The Lord certainly cared about the Ninevites. They had committed all sorts of abominations, but they didn’t know any better. He asked Jonah, “And should I not have compassion on Nineveh, the great city in which there are more than 120,000 persons … ?” (Jonah 4:11a NASB). But Jonah was too preoccupied with himself, his needs, his cold heart, his foolish pride.
That’s us. That’s me, at least. I want to serve God only. I want to follow Him. I want to make disciples among the nations — just as soon as I finish all the other things I need (i.e., want) to do. I’m like the young Augustine, called by God out of a fourth-century Roman culture saturated in immorality, who famously prayed, “Lord, grant me purity — but not yet.”
Tomorrow, Lord, I will give You my whole heart. I promise, just like I promised yesterday and the day before that.
The Apostle James had little patience for two-timing believers:
“You adulteresses, do you not know that friendship with the world is hostility toward God? Therefore whoever wishes to be a friend of the world makes himself an enemy of God. Or do you think that the Scripture speaks to no purpose: ‘He jealously desires the Spirit which He has made to dwell in us’? But He gives a greater grace. Therefore it says, ‘God is opposed to the proud, but gives grace to the humble.’ Submit therefore to God. Resist the devil and he will flee from you. Draw near to God and He will draw near to you. Cleanse your hands, you sinners; and purify your hearts, you double-minded” (James 4:4-8, NASB).
Double-mindedness is a plague in the American church, which now finds itself in hostile surroundings similar to those faced by Augustine and James’ halfhearted disciples. Our culture no longer accommodates the gospel; it despises it. That’s a blessing in this sense: The days when you could comfortably fence-sit with a toe in each camp are coming to a close.
The time for choosing has arrived.
The culture will tolerate a one-dimensional Jesus who accepts everything, judges nothing and requires neither inner transformation nor outer change. The Jesus of the New Testament is someone else altogether: He refused to condemn the woman caught in adultery, telling her angry accusers, “He who is without sin among you, let him be the first to throw a stone at her” (John 8:7, NASB). After they left one by one, He asked her, “‘Woman, where are they? Did no one condemn you?’ She said, ‘No one, Lord.’ And Jesus said, ‘I do not condemn you, either. Go. From now on sin no more’” (John 8:10b,11).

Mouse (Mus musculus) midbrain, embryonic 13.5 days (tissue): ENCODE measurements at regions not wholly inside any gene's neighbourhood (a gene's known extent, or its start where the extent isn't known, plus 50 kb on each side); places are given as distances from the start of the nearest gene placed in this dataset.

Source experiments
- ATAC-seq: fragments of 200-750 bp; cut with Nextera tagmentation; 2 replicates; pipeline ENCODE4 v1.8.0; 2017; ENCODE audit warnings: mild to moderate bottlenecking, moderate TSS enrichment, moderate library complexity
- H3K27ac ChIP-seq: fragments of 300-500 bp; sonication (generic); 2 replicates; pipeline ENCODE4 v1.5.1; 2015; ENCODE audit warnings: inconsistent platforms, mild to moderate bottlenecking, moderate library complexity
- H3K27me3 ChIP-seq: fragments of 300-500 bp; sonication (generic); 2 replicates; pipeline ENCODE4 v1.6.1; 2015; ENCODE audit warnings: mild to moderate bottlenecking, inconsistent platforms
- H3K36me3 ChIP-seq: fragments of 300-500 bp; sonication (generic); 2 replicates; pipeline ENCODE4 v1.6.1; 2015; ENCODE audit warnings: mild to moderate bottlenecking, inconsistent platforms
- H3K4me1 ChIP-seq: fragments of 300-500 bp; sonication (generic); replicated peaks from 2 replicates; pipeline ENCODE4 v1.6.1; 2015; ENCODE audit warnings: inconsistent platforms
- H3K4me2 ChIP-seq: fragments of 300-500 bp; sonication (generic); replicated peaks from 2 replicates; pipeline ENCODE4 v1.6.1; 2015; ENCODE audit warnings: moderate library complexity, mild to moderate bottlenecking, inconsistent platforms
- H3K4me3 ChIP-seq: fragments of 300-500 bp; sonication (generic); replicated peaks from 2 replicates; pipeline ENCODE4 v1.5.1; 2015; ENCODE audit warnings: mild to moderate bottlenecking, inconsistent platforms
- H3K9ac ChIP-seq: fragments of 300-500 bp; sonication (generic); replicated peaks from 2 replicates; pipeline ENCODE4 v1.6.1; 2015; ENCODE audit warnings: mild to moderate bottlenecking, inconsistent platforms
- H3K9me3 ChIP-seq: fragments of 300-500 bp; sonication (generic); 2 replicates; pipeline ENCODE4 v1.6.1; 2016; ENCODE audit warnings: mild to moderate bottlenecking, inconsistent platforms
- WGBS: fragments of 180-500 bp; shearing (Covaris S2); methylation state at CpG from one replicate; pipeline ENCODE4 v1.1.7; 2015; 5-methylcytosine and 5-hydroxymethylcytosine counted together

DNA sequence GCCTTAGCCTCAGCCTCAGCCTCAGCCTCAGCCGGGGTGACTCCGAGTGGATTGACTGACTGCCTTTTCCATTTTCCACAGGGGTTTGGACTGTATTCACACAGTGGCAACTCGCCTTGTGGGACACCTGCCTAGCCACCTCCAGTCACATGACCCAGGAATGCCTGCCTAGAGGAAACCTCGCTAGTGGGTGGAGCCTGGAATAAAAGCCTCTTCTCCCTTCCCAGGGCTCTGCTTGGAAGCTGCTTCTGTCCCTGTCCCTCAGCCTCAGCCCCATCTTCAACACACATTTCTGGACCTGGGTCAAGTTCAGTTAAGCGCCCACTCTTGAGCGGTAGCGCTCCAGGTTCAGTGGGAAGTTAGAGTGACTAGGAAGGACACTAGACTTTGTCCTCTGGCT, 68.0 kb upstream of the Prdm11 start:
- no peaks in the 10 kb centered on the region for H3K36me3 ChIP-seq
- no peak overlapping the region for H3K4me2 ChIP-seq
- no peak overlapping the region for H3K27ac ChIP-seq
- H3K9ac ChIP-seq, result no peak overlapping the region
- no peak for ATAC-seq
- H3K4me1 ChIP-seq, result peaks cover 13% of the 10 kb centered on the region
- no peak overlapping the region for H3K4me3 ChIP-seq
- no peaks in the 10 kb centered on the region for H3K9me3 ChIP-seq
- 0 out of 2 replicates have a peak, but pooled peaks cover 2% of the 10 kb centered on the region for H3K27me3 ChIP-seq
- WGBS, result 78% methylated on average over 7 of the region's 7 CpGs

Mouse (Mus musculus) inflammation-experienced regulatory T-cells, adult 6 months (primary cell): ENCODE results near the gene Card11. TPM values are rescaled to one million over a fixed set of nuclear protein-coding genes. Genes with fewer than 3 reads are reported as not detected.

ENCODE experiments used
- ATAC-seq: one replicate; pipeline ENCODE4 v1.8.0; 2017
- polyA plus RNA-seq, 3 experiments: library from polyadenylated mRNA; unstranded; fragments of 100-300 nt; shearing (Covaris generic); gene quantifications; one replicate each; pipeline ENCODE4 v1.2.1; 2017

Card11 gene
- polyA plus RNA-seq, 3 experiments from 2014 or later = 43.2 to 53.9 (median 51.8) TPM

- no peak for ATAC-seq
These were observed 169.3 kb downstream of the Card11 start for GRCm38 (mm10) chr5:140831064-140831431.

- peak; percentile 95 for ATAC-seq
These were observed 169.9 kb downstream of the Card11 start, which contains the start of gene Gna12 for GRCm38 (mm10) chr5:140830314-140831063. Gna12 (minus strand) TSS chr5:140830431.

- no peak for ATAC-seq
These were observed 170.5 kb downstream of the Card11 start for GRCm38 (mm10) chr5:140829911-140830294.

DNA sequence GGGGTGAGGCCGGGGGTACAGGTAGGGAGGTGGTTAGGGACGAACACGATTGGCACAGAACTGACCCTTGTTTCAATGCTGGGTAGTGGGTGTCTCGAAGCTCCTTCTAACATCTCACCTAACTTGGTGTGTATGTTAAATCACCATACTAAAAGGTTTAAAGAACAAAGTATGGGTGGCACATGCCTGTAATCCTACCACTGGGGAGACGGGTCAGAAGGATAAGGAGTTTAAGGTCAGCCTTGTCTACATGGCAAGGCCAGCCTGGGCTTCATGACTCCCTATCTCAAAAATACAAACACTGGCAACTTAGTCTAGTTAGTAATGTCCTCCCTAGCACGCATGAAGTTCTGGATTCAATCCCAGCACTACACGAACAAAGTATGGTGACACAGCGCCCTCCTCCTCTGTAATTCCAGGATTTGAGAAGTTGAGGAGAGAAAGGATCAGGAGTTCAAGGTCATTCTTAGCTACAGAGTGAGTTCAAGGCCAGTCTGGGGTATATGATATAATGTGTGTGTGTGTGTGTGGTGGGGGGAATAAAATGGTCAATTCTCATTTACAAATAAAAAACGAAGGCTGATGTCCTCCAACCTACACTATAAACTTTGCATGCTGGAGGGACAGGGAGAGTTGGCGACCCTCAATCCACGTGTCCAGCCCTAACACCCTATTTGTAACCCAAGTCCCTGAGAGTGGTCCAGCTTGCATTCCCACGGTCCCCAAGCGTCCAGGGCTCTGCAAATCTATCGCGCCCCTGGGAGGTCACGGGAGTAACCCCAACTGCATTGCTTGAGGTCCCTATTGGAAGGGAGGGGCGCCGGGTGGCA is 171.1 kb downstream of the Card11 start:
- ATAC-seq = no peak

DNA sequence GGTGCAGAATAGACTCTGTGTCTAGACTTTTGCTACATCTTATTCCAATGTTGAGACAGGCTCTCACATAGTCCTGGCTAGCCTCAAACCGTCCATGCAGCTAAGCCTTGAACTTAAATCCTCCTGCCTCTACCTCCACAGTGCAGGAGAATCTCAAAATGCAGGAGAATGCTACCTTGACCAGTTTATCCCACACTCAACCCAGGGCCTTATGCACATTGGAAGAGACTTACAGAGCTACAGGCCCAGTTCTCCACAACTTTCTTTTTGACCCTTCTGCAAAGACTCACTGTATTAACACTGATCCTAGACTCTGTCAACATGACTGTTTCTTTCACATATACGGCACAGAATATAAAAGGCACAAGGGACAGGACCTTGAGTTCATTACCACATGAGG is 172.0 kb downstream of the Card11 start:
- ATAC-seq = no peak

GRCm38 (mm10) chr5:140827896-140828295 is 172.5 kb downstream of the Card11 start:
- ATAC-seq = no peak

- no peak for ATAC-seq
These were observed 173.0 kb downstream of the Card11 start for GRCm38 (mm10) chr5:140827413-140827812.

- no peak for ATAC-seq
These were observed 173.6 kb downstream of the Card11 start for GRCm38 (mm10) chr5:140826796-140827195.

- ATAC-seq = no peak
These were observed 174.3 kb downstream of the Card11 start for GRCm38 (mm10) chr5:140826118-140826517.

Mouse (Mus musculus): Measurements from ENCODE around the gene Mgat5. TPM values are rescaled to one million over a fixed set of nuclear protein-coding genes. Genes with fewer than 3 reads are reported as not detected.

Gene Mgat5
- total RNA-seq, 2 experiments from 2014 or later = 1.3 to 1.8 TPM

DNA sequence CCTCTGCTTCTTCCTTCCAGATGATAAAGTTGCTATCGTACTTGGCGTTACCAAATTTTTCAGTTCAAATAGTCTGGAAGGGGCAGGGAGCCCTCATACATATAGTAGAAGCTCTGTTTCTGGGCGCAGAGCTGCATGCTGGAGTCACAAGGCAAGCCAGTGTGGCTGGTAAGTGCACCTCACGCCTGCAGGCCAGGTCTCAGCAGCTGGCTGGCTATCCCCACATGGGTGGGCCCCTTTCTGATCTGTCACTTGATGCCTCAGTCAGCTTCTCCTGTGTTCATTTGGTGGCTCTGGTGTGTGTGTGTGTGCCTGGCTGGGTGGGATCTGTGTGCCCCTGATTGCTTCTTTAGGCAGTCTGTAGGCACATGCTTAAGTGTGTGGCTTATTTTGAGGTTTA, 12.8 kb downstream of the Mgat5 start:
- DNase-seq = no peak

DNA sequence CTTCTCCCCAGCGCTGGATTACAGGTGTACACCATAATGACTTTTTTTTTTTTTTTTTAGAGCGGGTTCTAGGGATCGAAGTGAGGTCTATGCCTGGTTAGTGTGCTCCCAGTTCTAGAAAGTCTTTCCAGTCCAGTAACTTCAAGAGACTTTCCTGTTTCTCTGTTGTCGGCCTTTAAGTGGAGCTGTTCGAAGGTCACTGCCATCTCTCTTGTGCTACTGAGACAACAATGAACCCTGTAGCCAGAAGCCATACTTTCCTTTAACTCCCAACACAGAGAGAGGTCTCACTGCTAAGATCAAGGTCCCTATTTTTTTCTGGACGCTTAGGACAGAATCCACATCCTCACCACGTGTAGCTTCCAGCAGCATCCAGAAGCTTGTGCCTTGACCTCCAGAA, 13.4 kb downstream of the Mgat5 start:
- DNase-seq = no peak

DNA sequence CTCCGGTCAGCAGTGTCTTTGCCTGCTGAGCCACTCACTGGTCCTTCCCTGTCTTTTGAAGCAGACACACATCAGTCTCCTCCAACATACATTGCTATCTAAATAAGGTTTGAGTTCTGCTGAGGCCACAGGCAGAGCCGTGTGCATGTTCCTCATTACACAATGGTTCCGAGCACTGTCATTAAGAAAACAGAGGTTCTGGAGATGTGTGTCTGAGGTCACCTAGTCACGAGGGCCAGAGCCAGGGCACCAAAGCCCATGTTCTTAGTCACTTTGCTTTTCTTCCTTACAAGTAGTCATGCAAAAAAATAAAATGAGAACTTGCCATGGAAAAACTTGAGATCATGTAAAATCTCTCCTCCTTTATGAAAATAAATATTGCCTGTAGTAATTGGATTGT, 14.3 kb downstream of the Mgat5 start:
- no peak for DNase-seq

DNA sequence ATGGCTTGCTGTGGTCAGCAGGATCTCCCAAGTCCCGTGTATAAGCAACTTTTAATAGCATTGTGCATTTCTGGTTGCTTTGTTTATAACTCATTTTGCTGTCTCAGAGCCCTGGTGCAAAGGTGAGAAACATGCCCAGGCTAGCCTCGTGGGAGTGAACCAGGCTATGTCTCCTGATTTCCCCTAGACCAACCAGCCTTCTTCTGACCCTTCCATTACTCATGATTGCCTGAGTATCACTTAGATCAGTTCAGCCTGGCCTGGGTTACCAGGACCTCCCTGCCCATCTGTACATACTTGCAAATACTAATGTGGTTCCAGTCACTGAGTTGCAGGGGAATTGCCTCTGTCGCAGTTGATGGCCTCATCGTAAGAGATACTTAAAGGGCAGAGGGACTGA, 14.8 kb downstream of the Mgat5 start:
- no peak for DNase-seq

Revisionists love to edit out that last part, but it’s the whole point of Jesus’ encounter with the woman. Once He dismissed the hypocrites, He bestowed the amazing grace and mercy of God on a sinner, but commanded repentance and obedience.
Years ago a missionary in Zambia visited a village that expressed interest in the gospel. He asked to see the village chief to seek permission to return. The missionary sat in the shade of a mango tree, waiting for the chief to come. A few minutes later, he noticed an old man hobbling toward him through the sand, leaning heavily on a stick to support his lame leg. The old chief considered the missionary’s request and gave him permission to return.
The missionary and a volunteer team came back a few weeks later to share the gospel through Bible storying. After four days of teaching, a line was drawn in the sand. The villagers were challenged to walk across the line if they were willing to turn away from their sin and make Jesus their Lord.
The first person to move was the old chief. He struggled across the line, dragging his crippled leg. When he finally made it, he looked up and declared to everyone, “I want Jesus to be my Lord!” He later was baptized, setting the stage for transformation of the whole village.
That’s a decision we need to make anew as followers of Christ. The line has been drawn.
(What could God do with your life if you choose to follow Him? Explore the possibilities here and here.)